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10 of 10 people found the following review helpful
5.0 out of 5 stars Part Of A Perfect American Trilogy March 24, 2008
By Mike B.
Format:Audio CD
1972 was a banner year for what is now called Americana music, and its best and brightest purveyors were attached to Warner Brothers Records and their subsidiary Reprise. Between the two labels, they had a very cool stable of artists. Neil Young, Joni Mitchell, and James Taylor became mainstream successes fairly quickly. Others took longer to find fame and acclaim, but were no less noteworthy. Among these were 3 forward-thinking, backward-glancing master musicians who anticipated the best-selling "O Brother, Where Art Thou?" soundtrack by 28 years.

Consider: In 1972 Warner/Reprise released Ry Cooder's "Into The Purple Valley", John Fahey's "Of Rivers And Religion", and Van Dyke Parks' "Discover America". Fellow label-mate Randy Newman issued his "Sail Away" album that year, but he wouldn't fully explore American themes until 1974's "Good Old Boys". The Nitty Gritty Dirt Band gained the most notice of all of these records with the 1972 release of their landmark double album "Will The Circle Be Unbroken" on the Liberty label.

It's not like no one had recorded this stuff before - there was of course the originals (Leadbelly, Woody Guthrie, to name just two) - and such vaunted keepers-of-the-flame as Johnny Cash. Dylan was certainly an early practitioner at times, as were the Byrds with much of 1968's "Sweetheart of the Rodeo". Many folk artists recorded chestnuts like "Statesboro Blues" on albums otherwise filled with their own material. Singing and playing old songs on acoustic guitar is one thing. Total immersion and dedication to the proper historical instrumentation - and presentation of these songs as a conceptual whole - is something entirely different.
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13 of 14 people found the following review helpful
5.0 out of 5 stars Better that the first... August 10, 2000
Format:Audio CD
Running a little longer than the first album and ditching some of the bugs that slightly marred it (the strings being one), "Into the Purple Valley" shows Ry Cooder coming into his own. While tackling most of the same issues and types of songs from his debut, "Into the Purple Valley" takes a more direct and stripped down approach to the music. He also takes on a few more musical styles with the gospel influenced Teardrops Will Fall and the calypso flavored FDR in Trinidad. While people claim that "Paradise and Lunch" was his greatest album, this one, his first true masterpiece, should not be ignored and was certainly a springboard for his more delicious mix of musical variations.
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Most Recent Customer Reviews
5.0 out of 5 stars Groundbreaking (for its time) mixing of electirc instruments and folks...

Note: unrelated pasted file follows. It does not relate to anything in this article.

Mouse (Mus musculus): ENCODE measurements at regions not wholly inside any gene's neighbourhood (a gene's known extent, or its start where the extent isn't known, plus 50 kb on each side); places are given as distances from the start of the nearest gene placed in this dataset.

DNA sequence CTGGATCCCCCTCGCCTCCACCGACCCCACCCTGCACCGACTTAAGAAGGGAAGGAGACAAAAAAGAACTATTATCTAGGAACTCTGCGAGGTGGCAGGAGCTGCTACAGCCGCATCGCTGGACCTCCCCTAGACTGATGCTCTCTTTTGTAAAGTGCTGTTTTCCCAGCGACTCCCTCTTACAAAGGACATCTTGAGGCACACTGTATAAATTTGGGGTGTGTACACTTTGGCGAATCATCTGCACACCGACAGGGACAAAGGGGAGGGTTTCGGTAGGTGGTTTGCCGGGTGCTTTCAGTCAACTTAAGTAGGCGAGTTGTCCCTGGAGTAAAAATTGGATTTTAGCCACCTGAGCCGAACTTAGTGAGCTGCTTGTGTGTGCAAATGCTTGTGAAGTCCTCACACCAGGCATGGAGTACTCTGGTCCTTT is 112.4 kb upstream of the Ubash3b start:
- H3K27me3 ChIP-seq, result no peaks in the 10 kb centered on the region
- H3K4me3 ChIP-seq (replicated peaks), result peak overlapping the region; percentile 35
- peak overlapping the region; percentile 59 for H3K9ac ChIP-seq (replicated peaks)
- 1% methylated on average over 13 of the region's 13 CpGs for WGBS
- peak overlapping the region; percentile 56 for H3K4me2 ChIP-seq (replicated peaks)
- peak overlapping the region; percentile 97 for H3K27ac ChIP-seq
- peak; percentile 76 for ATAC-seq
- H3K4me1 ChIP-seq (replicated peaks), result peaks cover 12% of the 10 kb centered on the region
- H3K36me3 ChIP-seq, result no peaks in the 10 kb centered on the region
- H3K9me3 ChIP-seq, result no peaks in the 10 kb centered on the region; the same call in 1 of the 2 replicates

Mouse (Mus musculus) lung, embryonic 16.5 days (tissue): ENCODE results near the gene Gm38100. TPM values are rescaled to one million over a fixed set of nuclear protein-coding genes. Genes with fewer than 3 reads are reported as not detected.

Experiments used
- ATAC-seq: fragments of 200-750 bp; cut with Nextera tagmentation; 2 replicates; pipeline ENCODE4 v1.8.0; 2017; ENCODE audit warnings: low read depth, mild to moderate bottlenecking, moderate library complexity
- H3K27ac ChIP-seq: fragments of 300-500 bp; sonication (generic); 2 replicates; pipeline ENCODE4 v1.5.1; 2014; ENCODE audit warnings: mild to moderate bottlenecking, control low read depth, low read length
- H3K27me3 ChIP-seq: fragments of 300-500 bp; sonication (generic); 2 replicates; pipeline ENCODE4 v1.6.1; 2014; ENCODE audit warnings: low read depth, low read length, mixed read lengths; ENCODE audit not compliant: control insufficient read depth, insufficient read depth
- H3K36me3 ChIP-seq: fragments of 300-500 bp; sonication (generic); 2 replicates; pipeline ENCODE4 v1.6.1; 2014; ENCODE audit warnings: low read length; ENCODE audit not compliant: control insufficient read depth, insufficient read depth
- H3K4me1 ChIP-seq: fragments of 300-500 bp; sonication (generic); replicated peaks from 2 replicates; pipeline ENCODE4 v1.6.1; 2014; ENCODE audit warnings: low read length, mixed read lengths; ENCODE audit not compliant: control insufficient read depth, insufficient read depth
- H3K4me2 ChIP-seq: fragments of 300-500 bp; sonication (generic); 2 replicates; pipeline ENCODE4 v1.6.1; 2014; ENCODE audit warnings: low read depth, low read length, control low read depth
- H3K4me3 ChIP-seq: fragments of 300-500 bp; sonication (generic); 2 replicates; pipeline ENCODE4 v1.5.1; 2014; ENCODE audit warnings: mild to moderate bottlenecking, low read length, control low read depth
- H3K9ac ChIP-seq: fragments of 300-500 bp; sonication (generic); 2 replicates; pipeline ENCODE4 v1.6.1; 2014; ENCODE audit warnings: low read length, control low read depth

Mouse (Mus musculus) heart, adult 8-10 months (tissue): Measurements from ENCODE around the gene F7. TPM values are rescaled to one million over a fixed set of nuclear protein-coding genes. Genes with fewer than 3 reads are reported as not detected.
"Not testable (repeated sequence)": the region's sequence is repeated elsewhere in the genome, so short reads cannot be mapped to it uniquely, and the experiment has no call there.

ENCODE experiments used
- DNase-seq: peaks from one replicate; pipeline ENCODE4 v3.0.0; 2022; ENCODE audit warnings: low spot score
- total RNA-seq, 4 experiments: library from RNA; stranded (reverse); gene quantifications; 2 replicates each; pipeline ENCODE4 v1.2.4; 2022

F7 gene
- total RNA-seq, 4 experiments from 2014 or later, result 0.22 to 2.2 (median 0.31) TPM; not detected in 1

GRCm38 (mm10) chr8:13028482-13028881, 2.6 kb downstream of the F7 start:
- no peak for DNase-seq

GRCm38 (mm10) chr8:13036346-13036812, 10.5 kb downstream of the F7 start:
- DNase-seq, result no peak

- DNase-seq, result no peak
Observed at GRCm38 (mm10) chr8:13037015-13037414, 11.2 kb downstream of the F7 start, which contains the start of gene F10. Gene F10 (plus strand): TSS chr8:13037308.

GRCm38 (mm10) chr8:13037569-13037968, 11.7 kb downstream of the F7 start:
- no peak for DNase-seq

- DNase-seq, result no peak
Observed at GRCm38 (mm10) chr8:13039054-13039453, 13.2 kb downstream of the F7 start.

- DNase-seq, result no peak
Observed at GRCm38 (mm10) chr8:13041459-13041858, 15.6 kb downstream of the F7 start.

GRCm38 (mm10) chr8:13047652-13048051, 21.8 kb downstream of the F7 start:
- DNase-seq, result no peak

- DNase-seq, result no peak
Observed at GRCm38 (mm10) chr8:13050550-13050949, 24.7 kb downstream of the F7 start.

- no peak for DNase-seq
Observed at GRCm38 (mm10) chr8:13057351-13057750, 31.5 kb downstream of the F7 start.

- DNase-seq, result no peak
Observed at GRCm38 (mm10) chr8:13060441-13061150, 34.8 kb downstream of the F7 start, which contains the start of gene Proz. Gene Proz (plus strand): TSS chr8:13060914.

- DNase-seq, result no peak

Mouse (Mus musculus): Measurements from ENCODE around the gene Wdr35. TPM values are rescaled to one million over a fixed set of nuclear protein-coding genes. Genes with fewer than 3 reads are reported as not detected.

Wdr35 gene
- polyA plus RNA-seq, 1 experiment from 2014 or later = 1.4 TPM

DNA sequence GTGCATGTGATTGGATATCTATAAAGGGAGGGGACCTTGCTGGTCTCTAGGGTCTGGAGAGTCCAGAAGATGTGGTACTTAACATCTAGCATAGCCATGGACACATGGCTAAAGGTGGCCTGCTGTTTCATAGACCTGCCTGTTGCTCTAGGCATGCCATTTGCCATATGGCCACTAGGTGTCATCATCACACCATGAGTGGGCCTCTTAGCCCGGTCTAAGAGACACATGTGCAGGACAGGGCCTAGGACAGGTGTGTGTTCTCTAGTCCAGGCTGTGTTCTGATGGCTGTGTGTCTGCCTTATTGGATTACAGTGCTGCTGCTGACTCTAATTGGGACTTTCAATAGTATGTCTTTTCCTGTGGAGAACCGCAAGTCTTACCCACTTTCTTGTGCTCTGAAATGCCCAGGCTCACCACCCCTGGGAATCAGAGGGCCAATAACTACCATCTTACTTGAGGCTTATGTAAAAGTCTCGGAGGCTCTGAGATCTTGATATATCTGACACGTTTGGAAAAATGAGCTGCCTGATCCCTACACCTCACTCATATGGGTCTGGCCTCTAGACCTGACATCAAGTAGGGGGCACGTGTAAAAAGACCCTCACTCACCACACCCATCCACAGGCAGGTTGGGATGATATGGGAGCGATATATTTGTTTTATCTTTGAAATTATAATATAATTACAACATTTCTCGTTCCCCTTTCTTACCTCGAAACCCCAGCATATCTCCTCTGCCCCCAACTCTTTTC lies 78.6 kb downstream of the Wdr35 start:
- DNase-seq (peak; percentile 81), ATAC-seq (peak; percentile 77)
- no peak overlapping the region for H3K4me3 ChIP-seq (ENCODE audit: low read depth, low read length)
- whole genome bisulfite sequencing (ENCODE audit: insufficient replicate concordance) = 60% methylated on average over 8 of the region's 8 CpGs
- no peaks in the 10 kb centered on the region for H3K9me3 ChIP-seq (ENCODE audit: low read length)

Few folks have merged electric instruments with traditional tunes better than Ry Cooder, and no one was doing much of this when the album was released in 1972. Read more
Published 13 days ago by Joe Brodnicki
5.0 out of 5 stars Ry Ry Ry.
Just buy this.
You will never regret it.
The greatest player in his best era.
Published 3 months ago by Trevor Anderson
5.0 out of 5 stars Worth revisiting
Jerry Douglas's album Traveler kicks off with a version of "On A Monday" that seems to be inspired by the version on this album. Read more
Published 17 months ago by Amazon Customer
5.0 out of 5 stars Awesome recording
I love it and sent another copy to a friend who had just bought a new pickup truck and she loved it!
Published 20 months ago by J. brotherton
4.0 out of 5 stars wonderful
I don't like this one as much as the first album or Boomer's Story, but it's still a very fine piece of work. Hey Porter and Vigilante Man live with me forever.
Published 23 months ago by Andrew Picouleau
5.0 out of 5 stars Ry Cooder Rocks
I have the album version of this CD and was very excited to be able to buy it online and in CD format. Read more
Published on June 8, 2012 by trackerdan
5.0 out of 5 stars Flawless
This album is a masterpiece--one of the few that I still play after 40 years. I would put side 1 up against any other album and at least argue to a draw. Read more
Published on August 21, 2011 by tortuga
5.0 out of 5 stars Great musician,killer slide guitarists
What a great album i love every song on this album ry cooders guitar work shines on this album also he plays the mandolin beautifully i love it great musicianship i love the slide... Read more
Published on December 22, 2010 by jeff
5.0 out of 5 stars Pops loves Ry Cooder!
I bought this album on vinyl when it was first released. It actually got played to death. It's that great. A tremendous talent who still amazes, as time marches on. Read more
Published on December 18, 2010 by G. Thomson
5.0 out of 5 stars Ry Cooder
keeping that slide and band to kill with. eclectic songs that make it very interesting.
Published on October 21, 2009 by Denver B. Cornett